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New light on the longshot bias

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  • Les Coleman

Abstract

The longshot bias is the tendency for bettors to put more money on horses with long odds than is justified by their objective probability of winning: thus favourites win more often than projected by their odds. This challenges normative assumptions as it means the return increases with the probability of winning. Even though the longshot bias is well-known, it has defied authoritative explanation. This article draws on studies of the longshot bias over 50 years across four continents to show that its nature is consistent with two bettor populations. One is risk-averse, knowledgeable about winners, backs favourites, believes in the gambler's fallacy, and has a positive expected return. The other, a larger group is risk loving, backs longshots, believes in hot hands, and has a significant, negative expected return. The crossover between the two groups occurs where the probability of a positive result is about 0.2. This matches the transition from risk aversion to risk embrace which has been found in a variety of behavioural studies.

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Bibliographic Info

Article provided by Taylor & Francis Journals in its journal Applied Economics.

Volume (Year): 36 (2004)
Issue (Month): 4 ()
Pages: 315-326

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Handle: RePEc:taf:applec:v:36:y:2004:i:4:p:315-326

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  1. Williams, Leighton Vaughan & Paton, David, 1997. "Why Is There a Favourite-Longshot Bias in British Racetrack Betting Markets?," Economic Journal, Royal Economic Society, vol. 107(440), pages 150-58, January.
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  4. W. David Walls & Kelly Busche, 2003. "Broken odds and the favourite-longshot bias in parimutuel betting: a direct test," Applied Economics Letters, Taylor & Francis Journals, vol. 10(5), pages 311-314, April.
  5. Cain, Michael & Law, David & Peel, David A, 2001. "The Incidence of Insider Trading in Betting Markets and the Gabriel and Marsden Anomaly," Manchester School, University of Manchester, vol. 69(2), pages 197-207, March.
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  15. Ron Bird & Michael McCrae, 1987. "Tests of the Efficiency of Racetrack Betting Using Bookmaker Odds," Management Science, INFORMS, vol. 33(12), pages 1552-1562, December.
  16. Alistair, B. & Johnson & J.E.V., 1999. "Toward an Explanation of the Favourite-Longshot Bias: A Decision-Making Perspective," Papers 99-145, University of Southampton - Department of Accounting and Management Science.
  17. Charles T. Clotfelter & Philip J. Cook, 1991. "The "Gambler's Fallacy" in Lottery Play," NBER Working Papers 3769, National Bureau of Economic Research, Inc.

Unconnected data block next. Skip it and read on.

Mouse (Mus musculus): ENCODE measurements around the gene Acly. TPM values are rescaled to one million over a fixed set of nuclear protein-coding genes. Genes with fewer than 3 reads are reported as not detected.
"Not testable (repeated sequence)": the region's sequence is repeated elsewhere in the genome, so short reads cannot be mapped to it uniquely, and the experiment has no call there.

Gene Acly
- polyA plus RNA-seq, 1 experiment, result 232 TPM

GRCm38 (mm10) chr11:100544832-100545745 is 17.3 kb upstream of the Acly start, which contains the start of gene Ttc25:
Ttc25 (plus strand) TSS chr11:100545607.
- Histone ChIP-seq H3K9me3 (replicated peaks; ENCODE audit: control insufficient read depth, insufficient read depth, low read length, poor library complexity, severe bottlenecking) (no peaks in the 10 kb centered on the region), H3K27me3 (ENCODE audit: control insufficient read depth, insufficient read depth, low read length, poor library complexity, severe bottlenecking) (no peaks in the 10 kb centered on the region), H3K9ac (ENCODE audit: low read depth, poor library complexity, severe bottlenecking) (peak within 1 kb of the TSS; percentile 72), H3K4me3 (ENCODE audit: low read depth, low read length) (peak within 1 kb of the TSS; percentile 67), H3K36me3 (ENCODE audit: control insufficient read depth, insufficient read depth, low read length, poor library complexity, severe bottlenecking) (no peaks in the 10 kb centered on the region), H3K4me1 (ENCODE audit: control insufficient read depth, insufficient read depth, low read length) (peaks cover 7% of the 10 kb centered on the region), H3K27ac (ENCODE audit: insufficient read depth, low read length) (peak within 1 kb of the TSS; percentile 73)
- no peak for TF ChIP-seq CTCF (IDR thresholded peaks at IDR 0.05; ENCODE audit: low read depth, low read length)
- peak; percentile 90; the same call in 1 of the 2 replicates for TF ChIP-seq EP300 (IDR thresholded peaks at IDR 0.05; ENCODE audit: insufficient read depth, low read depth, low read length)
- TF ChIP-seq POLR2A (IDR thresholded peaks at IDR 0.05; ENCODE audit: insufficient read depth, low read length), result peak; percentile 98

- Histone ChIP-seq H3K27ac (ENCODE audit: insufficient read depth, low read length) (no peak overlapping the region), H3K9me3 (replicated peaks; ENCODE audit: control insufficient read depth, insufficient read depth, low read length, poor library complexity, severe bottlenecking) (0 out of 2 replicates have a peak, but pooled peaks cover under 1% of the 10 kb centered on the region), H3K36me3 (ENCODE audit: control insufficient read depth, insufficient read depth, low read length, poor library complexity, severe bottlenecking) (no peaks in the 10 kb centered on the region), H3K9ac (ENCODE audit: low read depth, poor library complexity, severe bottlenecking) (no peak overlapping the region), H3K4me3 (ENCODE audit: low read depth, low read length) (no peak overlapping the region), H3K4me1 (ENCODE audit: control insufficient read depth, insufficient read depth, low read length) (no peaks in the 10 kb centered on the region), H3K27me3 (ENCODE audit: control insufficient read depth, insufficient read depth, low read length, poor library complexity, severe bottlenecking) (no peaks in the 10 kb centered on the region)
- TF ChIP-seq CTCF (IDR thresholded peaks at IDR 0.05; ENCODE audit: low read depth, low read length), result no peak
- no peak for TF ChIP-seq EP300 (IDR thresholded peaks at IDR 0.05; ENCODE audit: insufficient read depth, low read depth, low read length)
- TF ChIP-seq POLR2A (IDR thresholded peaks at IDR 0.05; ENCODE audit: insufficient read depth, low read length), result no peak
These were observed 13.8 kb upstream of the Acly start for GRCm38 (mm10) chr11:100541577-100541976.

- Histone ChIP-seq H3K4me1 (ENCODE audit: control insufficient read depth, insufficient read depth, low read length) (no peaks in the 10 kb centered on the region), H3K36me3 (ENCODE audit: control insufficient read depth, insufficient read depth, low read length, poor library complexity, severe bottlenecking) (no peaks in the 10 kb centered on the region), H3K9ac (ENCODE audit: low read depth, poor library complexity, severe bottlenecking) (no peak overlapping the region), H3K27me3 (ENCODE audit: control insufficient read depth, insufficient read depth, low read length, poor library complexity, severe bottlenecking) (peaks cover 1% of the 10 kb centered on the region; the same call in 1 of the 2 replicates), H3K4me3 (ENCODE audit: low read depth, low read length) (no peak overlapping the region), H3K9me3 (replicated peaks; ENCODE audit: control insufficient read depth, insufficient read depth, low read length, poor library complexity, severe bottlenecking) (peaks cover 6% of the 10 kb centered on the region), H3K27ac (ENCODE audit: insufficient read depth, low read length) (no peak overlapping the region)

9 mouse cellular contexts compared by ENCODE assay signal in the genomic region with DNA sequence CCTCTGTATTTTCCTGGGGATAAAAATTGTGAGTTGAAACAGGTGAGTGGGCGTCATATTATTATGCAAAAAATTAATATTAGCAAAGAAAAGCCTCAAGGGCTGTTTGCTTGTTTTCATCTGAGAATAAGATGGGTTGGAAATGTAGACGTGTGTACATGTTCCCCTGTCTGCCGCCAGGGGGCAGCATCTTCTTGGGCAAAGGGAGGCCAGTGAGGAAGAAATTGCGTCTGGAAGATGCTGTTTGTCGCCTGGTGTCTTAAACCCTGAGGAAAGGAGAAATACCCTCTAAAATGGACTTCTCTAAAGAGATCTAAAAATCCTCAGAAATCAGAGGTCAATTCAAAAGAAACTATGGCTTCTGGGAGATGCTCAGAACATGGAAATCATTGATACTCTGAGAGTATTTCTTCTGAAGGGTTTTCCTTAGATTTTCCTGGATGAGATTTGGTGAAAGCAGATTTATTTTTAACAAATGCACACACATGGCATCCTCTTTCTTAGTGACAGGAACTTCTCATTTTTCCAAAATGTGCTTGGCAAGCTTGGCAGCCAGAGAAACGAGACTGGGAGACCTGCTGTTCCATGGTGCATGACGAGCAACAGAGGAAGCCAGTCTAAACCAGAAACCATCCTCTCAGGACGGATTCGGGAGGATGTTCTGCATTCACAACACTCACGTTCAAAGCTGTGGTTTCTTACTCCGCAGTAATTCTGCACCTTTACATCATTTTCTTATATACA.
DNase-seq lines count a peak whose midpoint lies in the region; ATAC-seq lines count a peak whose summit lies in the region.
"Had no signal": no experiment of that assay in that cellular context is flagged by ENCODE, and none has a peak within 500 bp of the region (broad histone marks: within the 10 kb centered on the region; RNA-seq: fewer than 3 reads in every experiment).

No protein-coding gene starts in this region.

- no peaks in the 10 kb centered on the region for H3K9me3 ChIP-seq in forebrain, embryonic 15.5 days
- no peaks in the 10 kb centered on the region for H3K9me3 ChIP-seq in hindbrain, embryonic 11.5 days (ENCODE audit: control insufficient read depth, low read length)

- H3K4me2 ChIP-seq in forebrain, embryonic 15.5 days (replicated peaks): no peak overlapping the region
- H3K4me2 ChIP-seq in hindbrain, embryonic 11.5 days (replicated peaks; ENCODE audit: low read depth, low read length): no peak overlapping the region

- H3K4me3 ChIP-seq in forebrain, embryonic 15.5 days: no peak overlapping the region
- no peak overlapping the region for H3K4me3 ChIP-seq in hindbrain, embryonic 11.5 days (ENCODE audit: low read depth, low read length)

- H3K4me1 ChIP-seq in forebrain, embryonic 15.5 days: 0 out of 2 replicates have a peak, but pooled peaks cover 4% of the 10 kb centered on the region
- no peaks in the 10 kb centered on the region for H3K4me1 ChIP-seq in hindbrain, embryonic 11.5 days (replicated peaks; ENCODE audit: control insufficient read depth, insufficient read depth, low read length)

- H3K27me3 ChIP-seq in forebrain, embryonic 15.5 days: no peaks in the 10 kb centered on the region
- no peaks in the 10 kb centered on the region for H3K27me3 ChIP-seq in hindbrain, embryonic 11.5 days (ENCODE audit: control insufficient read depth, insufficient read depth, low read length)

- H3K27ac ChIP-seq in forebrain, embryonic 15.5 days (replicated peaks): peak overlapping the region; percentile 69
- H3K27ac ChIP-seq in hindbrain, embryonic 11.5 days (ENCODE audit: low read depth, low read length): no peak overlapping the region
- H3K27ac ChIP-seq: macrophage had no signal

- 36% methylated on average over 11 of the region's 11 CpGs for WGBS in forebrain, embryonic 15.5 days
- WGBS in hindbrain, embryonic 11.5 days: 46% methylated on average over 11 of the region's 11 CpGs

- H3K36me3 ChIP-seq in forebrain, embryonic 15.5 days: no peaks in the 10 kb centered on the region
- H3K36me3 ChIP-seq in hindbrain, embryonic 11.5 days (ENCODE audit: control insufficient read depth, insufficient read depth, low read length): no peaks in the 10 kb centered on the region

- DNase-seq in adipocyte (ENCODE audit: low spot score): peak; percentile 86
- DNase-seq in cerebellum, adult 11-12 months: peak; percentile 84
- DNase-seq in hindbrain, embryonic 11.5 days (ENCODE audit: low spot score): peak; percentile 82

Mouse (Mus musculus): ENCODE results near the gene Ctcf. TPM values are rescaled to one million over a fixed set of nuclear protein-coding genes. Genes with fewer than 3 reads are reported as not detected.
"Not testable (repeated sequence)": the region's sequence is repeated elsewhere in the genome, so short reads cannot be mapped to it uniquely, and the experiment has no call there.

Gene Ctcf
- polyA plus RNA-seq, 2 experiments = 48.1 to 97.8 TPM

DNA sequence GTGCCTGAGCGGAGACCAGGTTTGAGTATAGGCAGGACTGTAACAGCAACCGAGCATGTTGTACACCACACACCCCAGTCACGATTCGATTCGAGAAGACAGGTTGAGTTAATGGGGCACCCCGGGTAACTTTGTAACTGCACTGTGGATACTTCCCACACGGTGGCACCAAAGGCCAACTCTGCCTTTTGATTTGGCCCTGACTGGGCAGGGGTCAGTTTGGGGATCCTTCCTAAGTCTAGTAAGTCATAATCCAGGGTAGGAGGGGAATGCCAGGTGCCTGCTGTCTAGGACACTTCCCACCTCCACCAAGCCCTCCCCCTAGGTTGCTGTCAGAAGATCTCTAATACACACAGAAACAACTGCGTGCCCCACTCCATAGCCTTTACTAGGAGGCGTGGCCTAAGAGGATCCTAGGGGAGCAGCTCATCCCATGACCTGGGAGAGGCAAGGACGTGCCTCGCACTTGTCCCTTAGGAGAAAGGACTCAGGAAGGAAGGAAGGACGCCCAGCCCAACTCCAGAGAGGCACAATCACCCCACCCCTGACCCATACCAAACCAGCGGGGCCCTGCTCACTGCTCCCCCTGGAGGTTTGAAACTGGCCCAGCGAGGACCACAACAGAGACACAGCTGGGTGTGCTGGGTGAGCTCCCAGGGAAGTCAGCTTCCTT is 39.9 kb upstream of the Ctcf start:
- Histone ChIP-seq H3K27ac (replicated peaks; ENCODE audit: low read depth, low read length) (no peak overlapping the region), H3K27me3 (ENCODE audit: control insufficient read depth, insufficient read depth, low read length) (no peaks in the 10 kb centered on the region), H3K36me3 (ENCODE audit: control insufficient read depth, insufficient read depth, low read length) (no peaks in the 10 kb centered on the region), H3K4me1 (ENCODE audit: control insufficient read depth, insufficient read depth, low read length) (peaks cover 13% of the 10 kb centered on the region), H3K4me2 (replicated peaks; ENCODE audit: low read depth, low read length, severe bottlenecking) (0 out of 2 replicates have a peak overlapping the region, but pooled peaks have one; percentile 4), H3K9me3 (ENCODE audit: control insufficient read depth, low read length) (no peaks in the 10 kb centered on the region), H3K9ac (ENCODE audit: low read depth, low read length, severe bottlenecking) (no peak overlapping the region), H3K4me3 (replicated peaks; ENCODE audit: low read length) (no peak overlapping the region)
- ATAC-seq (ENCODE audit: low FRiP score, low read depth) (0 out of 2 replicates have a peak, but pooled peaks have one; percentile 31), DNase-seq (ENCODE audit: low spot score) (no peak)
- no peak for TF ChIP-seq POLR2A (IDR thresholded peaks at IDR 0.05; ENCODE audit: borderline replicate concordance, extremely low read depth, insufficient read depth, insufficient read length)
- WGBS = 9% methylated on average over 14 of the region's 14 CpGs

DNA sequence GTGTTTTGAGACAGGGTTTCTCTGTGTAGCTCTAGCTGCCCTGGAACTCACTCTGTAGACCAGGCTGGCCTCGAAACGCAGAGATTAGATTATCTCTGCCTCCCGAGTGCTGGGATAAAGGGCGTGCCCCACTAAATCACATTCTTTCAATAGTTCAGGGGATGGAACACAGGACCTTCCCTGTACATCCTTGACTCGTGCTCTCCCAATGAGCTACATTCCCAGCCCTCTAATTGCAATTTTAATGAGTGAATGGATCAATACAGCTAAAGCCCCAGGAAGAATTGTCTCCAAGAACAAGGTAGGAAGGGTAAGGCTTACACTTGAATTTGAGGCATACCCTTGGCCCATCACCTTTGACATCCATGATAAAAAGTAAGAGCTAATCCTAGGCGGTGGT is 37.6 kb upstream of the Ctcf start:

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Citations

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Cited by:
  1. Martin Kukuk & Stefan Winter, 2008. "An Alternative Explanation of the Favorite-Longshot Bias," Journal of Gambling Business and Economics, University of Buckingham Press, vol. 2(2), pages 79-96, September.
  2. Page, Lionel, 2009. "Is there an optimistic bias on betting markets?," Economics Letters, Elsevier, vol. 102(2), pages 70-72, February.
  3. Stefan Winter & Martin Kukuk, 2008. "Do horses like vodka and sponging? - On market manipulation and the favourite-longshot bias," Applied Economics, Taylor & Francis Journals, vol. 40(1), pages 75-87.
  4. Les Coleman, 2005. "Why explore for oil when it is cheaper to buy?," Applied Economics Letters, Taylor & Francis Journals, vol. 12(8), pages 493-497.
  5. Bruce, A.C. & Johnson, J.E.V. & Peirson, J., 2012. "Recreational versus professional bettors: Performance differences and efficiency implications," Economics Letters, Elsevier, vol. 114(2), pages 172-174.
  6. Maschke, Mario & Schmidt, Ulrich, 2010. "Das Wettmonopol in Deutschland: Status Quo und Reformansätze," Kiel Policy Brief 18, Kiel Institute for the World Economy (IfW).
  7. Smith, Michael A. & Vaughan Williams, Leighton, 2010. "Forecasting horse race outcomes: New evidence on odds bias in UK betting markets," International Journal of Forecasting, Elsevier, vol. 26(3), pages 543-550, July.
  8. John Peirson & Michael A. Smith, 2010. "Symposium Expert Analysis and Insider Information in Horse Race Betting: Regulating Informed Market Behavior," Southern Economic Journal, Southern Economic Association, vol. 76(4), pages 976-992, April.
  9. Les Coleman, 2007. "Just How Serious is Insider Trading? An Evaluation using Thoroughbred Wagering Markets," Journal of Gambling Business and Economics, University of Buckingham Press, vol. 1(1), pages 31-55, February.

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